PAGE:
A trial court had denied the husband’s request for annulment based on fraud, but granted his petition for divorce in March 2019.  The court also awarded the wife certain assets.  The following month, the wife was indicted for bigamy.  The indictment alleged she had still been married to someone else when she married the husband in 2017. The husband was ordered to pay her attorney’s fees and spousal support in June 2019.  In July, the wife petitioned for enforcement.

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2018_10_agreement-300x165People commonly obtain life-insurance policies and name their spouse as the beneficiary. They do not always remember to update the beneficiary designation when they get divorced.  Under Texas law, designation of a spouse as beneficiary before a divorce will only remain effective after the divorce in certain circumstances.  Generally, either the court or the insured must designate the former spouse as beneficiary, or the former spouse must be designated to receive the proceeds in trust for a child or dependent’s benefit.  In a recent case, an ex-wife challenged a court awarding a life-insurance policy on the ex-husband to the ex-husband many years after the original divorce.

Insurance Policy Not Divided in Divorce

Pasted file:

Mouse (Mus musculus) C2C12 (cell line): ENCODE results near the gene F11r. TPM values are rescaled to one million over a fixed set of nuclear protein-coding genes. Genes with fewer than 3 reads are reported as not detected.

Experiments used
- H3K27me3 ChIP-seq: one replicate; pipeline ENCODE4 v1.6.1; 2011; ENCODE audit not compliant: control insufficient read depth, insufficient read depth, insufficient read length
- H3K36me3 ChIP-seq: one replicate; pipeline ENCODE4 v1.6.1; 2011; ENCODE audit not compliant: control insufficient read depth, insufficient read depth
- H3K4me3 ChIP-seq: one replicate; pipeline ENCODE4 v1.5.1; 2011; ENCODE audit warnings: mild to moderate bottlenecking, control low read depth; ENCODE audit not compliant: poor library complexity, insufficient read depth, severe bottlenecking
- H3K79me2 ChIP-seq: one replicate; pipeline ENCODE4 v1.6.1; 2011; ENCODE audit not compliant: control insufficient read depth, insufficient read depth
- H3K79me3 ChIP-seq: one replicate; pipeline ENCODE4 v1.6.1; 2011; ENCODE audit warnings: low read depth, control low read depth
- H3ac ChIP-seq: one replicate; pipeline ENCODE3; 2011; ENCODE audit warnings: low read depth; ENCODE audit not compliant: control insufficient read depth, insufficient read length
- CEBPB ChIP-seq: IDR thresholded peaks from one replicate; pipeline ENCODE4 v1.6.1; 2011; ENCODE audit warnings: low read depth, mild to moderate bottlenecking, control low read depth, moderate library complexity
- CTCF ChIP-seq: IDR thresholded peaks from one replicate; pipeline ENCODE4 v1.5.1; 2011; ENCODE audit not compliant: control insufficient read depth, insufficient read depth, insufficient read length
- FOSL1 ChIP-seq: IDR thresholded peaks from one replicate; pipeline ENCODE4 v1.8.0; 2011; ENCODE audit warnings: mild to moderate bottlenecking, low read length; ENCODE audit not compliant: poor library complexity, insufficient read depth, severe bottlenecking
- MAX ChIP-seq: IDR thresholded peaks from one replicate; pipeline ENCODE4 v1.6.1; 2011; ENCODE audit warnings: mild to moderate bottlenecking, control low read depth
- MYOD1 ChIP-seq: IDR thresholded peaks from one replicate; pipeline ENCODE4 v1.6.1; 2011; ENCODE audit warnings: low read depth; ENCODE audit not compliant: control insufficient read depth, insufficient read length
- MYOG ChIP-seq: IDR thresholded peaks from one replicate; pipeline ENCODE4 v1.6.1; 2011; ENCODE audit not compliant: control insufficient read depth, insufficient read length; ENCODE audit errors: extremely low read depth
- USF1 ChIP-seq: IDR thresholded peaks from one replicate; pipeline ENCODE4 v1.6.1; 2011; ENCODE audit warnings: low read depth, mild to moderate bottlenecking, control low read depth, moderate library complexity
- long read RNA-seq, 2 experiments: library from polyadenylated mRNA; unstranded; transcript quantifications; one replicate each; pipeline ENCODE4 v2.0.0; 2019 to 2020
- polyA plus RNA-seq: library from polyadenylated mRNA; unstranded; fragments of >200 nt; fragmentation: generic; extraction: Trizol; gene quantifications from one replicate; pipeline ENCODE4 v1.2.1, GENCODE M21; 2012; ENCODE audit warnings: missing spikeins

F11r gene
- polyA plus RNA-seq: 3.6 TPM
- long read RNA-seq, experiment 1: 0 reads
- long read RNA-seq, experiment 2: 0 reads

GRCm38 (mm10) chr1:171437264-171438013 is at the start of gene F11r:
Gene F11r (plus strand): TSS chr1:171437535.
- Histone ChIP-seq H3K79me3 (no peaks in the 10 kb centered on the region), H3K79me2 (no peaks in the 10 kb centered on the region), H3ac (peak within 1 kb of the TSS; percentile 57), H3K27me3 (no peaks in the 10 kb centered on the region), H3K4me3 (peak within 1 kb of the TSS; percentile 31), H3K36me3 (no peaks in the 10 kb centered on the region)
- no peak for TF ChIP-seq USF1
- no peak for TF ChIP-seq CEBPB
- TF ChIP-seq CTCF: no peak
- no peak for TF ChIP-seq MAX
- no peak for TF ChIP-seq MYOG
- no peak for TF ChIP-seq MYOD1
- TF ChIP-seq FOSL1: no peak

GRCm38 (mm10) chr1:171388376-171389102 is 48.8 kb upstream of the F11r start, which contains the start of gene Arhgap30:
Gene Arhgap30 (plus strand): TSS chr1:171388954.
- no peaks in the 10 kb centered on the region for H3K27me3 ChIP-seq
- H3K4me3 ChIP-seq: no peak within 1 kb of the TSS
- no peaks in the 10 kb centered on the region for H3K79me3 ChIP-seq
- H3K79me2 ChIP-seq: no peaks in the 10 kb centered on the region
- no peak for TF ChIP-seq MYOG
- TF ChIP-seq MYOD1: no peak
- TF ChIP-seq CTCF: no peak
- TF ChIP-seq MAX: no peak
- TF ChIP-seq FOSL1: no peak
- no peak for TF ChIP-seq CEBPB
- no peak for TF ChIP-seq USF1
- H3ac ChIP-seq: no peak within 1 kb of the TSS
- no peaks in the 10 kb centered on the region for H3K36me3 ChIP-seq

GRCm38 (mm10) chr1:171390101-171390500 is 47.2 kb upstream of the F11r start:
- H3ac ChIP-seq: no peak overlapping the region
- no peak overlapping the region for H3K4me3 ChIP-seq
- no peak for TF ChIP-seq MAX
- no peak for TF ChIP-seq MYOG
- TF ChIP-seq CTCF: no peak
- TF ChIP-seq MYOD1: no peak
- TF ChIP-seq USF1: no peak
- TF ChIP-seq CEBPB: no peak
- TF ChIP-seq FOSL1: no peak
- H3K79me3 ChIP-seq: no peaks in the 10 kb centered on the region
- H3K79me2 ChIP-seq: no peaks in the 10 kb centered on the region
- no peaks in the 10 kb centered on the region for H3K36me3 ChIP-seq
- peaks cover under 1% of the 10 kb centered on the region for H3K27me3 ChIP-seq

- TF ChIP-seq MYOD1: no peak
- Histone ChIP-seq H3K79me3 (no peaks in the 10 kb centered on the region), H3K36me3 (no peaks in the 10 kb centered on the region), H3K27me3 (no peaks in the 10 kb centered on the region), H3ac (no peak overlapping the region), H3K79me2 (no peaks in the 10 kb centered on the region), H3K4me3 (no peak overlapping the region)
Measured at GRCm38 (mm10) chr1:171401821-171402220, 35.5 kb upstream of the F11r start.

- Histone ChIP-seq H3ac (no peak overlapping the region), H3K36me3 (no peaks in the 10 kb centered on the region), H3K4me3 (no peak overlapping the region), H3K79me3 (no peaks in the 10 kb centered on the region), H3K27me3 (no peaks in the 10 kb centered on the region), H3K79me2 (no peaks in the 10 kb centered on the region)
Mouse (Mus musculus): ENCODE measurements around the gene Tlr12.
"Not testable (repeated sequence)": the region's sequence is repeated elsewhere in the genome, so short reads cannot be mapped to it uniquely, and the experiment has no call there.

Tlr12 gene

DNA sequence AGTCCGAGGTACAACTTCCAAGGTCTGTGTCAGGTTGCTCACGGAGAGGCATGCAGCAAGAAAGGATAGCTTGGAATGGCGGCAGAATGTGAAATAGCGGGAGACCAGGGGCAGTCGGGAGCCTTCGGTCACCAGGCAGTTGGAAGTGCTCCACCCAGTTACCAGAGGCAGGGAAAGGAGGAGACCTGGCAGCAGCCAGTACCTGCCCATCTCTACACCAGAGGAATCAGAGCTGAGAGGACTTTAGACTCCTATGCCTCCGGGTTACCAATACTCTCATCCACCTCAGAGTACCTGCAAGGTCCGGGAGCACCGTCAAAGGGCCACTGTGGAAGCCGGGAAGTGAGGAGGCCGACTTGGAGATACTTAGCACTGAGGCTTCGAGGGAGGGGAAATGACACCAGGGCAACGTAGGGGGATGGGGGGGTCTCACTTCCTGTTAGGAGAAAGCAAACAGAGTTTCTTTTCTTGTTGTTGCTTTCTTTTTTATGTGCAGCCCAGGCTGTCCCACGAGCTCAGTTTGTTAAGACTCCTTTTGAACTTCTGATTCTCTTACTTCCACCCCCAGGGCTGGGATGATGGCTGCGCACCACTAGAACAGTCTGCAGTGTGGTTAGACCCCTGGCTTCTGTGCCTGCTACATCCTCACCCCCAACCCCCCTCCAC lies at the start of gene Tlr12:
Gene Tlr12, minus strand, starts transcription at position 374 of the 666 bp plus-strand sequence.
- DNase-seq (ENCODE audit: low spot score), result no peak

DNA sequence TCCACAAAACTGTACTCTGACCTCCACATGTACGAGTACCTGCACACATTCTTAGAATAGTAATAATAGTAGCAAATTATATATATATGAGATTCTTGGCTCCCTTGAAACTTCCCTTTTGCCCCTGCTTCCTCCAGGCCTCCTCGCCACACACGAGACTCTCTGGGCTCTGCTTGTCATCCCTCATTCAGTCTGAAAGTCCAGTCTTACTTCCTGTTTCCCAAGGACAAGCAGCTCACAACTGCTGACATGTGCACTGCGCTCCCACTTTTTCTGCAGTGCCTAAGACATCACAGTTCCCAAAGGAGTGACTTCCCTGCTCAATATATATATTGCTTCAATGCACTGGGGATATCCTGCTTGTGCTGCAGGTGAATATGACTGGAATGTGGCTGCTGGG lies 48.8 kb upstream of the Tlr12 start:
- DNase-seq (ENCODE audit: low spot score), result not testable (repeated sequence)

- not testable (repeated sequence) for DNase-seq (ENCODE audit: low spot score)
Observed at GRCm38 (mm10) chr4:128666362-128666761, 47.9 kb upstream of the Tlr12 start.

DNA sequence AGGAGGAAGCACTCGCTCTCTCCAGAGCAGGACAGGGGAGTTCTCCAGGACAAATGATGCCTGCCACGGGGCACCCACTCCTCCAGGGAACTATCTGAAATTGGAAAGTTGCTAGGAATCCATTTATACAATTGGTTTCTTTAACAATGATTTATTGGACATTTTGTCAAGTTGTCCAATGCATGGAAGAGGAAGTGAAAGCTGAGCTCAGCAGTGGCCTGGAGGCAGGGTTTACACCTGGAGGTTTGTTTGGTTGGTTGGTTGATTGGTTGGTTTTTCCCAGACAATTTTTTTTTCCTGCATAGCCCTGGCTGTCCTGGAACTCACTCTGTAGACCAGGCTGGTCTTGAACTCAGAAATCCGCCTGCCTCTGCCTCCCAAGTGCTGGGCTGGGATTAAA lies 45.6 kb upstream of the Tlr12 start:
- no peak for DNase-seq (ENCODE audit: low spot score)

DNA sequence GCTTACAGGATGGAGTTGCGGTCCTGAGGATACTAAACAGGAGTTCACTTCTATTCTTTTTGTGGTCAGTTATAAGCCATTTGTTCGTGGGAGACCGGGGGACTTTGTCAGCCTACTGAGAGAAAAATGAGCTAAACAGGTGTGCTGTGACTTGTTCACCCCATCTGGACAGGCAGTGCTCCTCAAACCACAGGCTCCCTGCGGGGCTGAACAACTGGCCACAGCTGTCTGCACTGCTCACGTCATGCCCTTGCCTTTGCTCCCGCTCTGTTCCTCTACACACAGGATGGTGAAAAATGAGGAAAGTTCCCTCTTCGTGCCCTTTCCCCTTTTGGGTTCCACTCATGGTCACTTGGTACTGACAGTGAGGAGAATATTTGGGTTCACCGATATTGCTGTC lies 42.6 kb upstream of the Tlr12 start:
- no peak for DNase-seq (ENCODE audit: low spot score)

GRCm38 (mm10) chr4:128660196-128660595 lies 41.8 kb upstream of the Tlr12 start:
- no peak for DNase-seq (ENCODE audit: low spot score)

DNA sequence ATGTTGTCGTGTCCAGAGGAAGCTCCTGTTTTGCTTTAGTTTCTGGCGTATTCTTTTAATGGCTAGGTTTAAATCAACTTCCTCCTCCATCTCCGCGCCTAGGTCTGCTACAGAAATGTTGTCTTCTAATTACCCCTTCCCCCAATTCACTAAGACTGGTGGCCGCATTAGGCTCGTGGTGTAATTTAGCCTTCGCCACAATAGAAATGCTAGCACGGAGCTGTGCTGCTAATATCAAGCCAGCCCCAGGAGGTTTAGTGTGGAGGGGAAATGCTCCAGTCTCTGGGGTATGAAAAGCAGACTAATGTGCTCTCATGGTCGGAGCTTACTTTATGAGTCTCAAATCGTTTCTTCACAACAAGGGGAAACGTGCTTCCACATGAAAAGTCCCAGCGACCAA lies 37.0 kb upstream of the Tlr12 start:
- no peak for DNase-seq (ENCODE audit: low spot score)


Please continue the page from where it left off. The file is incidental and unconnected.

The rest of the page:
During the marriage, the parties obtained a life insurance policy on the husband with the wife named as beneficiary.  The policy was not addressed in the divorce decree in 2009.  The husband subsequently filed a bill of review, and the parties agreed to be co-owners of the policy.  They agreed the wife would receive half of the proceeds and the rest would go into a trust for their children. The court ordered the parties to split the policy into two, but the insurance company was unable to do so.

The husband then filed for declaratory judgment, seeking to be named the sole owner of the policy.  He also asked for a temporary restraining order against both the wife and the insurer. Alternatively, he sought to divide undivided property.  The wife’s counter-petition also sought a declaratory judgment that the policy was her separate property and to divide undivided assets.

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iStock-1033856542-300x200Under Texas family law, a mother’s husband is presumed to be the father of a child born during the marriage.  This presumption can be rebutted by an adjudication of parentage or by a valid denial of paternity filed by the presumed father along with a valid acknowledgement of paternity filed by another person.  Tex. Fam. Code § 160.204. If a child has a presumed father, a suit to adjudicate the child’s parentage may not be brought after the child’s fourth birthday unless an exception applies.  Tex. Fam. Code § 160.607.